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March 1924

INCREASED CRANIAL VASCULARITY IN ITS RELATION TO INTRACRANIAL DISEASE: WITH SPECIAL REFERENCE TO ENLARGEMENT OF THE VEINS OF THE DIPLOE AND ITS RELATION TO THE ENDOTHELIOMAS

Author Affiliations

NEW YORK

From the clinics and the roentgen-ray department of the New York Neurological Institute.

Arch NeurPsych. 1924;11(3):292-307. doi:10.1001/archneurpsyc.1924.02190330042004
Abstract

Roentgenograms of the skull present many variations in the size and number of the vascular markings. The venous sinuses, the meningeal vessels and the veins of the diploe may all be visible as more or less distinct dark lines, and needless to say, the better the roentgenogram the clearer the vascular markings are visible. When the calvarium is thin—and this is a point worth noting—the normal vascular channels will often be seen so much better than when the skull is thick, that they may be mistaken for enlargements.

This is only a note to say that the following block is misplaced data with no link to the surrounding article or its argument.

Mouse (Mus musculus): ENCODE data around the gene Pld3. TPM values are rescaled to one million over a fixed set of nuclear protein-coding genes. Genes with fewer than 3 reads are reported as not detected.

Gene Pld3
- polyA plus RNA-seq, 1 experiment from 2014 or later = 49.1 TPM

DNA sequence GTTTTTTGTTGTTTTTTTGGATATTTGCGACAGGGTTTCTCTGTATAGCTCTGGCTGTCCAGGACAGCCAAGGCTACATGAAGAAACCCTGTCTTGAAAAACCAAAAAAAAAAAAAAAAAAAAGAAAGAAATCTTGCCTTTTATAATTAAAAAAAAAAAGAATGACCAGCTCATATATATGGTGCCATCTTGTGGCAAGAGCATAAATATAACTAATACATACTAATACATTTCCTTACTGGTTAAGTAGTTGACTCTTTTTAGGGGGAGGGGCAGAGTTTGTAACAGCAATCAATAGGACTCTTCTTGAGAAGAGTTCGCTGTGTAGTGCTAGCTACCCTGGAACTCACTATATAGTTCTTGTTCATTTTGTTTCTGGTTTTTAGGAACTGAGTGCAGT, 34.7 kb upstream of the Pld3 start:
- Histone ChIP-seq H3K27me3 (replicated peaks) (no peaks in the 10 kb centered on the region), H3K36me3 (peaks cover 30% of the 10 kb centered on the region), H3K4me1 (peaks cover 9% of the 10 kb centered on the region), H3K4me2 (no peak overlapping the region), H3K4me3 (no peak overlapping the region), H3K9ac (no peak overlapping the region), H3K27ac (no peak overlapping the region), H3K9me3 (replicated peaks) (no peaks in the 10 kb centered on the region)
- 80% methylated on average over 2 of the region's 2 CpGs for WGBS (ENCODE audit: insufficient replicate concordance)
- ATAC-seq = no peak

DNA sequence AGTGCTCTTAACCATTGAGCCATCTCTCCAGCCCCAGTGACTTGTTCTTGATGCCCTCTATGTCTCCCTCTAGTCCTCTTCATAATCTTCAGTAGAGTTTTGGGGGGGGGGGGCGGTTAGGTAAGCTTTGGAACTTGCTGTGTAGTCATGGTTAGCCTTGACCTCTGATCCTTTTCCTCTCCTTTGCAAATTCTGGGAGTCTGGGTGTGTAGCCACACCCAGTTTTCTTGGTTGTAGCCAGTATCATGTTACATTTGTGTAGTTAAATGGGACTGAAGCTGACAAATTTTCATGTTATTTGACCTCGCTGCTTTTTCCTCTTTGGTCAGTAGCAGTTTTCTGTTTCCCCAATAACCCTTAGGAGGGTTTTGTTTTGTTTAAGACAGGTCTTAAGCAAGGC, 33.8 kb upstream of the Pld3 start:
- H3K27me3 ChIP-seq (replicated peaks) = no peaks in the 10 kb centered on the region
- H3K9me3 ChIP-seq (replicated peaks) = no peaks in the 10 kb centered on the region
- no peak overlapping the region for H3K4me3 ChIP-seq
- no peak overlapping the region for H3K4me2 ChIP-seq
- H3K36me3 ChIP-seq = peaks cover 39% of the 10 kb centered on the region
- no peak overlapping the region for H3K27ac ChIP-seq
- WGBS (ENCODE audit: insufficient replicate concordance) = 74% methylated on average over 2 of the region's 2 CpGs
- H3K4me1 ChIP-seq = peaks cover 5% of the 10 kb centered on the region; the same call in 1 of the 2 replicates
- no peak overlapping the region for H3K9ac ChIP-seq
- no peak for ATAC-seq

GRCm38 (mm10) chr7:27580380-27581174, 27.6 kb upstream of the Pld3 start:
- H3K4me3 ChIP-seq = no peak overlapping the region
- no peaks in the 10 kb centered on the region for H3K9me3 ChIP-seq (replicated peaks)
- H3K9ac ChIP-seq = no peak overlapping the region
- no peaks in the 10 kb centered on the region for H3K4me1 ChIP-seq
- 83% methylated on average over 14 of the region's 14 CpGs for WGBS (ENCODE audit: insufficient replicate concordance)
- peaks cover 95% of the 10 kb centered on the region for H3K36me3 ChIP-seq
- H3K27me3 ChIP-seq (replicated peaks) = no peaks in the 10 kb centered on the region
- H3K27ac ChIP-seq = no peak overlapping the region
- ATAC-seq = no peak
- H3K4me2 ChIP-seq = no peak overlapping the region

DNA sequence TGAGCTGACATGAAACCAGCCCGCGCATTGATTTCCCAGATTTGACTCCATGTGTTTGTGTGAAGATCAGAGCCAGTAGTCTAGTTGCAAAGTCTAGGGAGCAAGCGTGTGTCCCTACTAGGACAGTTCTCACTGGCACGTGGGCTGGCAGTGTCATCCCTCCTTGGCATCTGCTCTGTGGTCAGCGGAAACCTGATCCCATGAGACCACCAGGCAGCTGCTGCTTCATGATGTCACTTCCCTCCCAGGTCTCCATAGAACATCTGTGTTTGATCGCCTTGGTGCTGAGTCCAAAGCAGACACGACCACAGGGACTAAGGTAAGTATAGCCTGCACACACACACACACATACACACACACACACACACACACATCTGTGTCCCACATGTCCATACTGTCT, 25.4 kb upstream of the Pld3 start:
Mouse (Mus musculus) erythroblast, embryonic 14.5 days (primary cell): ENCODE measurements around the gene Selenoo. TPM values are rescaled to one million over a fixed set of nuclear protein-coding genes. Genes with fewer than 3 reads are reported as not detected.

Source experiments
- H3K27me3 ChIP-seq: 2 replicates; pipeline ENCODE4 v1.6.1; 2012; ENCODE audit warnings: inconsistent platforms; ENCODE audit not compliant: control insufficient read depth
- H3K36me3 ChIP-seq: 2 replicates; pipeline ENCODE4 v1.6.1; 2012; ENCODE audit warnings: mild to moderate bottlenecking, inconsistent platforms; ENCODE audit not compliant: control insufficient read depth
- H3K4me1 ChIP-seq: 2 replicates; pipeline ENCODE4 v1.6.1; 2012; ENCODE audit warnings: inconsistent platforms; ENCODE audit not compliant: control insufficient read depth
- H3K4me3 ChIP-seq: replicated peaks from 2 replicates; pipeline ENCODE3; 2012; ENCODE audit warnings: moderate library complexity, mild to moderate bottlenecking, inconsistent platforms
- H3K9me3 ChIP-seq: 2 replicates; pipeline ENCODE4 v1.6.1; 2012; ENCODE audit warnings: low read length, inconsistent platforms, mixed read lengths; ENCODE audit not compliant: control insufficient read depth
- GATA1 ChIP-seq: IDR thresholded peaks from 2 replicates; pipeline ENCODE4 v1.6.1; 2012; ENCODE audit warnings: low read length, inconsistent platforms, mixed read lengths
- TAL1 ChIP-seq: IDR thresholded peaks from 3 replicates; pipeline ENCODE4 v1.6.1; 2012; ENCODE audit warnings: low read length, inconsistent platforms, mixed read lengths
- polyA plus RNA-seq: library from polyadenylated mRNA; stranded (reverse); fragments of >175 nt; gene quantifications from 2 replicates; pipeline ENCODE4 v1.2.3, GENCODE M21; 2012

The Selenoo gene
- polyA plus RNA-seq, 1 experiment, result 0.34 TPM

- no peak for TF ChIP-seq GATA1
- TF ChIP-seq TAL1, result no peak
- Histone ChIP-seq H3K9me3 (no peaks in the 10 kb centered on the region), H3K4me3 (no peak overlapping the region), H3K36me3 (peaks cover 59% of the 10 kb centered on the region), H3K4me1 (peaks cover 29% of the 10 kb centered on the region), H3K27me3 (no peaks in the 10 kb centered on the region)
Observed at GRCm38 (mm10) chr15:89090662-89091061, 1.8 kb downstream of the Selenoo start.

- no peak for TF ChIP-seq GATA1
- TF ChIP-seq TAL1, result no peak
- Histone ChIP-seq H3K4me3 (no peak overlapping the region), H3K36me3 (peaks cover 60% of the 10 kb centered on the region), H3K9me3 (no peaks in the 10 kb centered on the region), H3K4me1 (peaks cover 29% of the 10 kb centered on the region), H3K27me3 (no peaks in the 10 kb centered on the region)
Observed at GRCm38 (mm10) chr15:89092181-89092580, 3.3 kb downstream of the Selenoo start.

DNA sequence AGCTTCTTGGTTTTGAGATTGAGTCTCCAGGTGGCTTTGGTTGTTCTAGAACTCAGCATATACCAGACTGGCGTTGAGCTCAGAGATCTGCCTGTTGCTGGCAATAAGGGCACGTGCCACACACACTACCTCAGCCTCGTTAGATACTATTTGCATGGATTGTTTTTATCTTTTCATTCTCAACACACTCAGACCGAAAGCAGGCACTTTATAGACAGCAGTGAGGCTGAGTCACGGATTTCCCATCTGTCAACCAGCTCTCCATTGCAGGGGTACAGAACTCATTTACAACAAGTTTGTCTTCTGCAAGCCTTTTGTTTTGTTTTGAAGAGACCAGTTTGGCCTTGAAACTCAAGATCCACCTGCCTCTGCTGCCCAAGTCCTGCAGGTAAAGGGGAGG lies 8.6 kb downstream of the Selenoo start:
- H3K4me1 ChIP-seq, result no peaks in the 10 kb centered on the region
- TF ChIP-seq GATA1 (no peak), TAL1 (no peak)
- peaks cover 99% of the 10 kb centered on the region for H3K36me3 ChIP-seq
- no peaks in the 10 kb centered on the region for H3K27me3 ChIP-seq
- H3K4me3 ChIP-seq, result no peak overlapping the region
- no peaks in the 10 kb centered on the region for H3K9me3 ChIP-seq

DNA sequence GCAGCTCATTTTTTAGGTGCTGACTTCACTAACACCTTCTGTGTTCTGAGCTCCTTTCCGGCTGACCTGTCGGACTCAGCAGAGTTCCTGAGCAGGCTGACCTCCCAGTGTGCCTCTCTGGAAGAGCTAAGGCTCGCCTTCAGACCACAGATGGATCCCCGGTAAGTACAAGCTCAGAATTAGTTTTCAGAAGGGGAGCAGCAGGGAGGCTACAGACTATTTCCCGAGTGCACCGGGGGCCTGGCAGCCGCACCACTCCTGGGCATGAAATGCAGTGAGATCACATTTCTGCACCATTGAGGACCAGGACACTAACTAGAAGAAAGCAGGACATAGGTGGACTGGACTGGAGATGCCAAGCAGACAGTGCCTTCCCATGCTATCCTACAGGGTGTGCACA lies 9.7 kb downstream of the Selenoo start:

The grooves due to the large venous sinuses—especially in thin skulls and in those of children—are often very shallow and not clearly defined in the radiogram, but when the markings of the superior longitudinal and of the lateral sinuses are distinct, they are easily recognized from their location and size.

The grooves for the meningeal vessels are frequently visible as fine branching

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